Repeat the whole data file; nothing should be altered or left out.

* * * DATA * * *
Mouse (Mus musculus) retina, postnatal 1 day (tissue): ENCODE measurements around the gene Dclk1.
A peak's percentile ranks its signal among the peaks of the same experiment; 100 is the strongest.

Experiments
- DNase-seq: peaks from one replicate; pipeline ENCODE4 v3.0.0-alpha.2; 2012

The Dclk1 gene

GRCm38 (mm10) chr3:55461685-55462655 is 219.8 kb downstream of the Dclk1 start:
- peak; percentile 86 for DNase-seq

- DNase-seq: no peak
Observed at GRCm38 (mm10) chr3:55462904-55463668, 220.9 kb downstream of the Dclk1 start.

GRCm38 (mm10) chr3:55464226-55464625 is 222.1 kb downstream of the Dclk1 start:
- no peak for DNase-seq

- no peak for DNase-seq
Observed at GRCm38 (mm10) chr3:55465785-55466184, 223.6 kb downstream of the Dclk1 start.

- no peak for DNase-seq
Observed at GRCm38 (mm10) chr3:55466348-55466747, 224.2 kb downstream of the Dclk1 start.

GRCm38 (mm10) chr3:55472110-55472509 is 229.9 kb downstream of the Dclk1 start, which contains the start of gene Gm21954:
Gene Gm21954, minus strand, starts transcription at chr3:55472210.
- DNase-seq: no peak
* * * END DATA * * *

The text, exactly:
Mouse (Mus musculus) retina, postnatal 1 day (tissue): ENCODE measurements around the gene Dclk1.
A peak's percentile ranks its signal among the peaks of the same experiment; 100 is the strongest.

Experiments
- DNase-seq: peaks from one replicate; pipeline ENCODE4 v3.0.0-alpha.2; 2012

The Dclk1 gene

GRCm38 (mm10) chr3:55461685-55462655 is 219.8 kb downstream of the Dclk1 start:
- peak; percentile 86 for DNase-seq

- DNase-seq: no peak
Observed at GRCm38 (mm10) chr3:55462904-55463668, 220.9 kb downstream of the Dclk1 start.

GRCm38 (mm10) chr3:55464226-55464625 is 222.1 kb downstream of the Dclk1 start:
- no peak for DNase-seq

- no peak for DNase-seq
Observed at GRCm38 (mm10) chr3:55465785-55466184, 223.6 kb downstream of the Dclk1 start.

- no peak for DNase-seq
Observed at GRCm38 (mm10) chr3:55466348-55466747, 224.2 kb downstream of the Dclk1 start.

GRCm38 (mm10) chr3:55472110-55472509 is 229.9 kb downstream of the Dclk1 start, which contains the start of gene Gm21954:
Gene Gm21954, minus strand, starts transcription at chr3:55472210.
- DNase-seq: no peak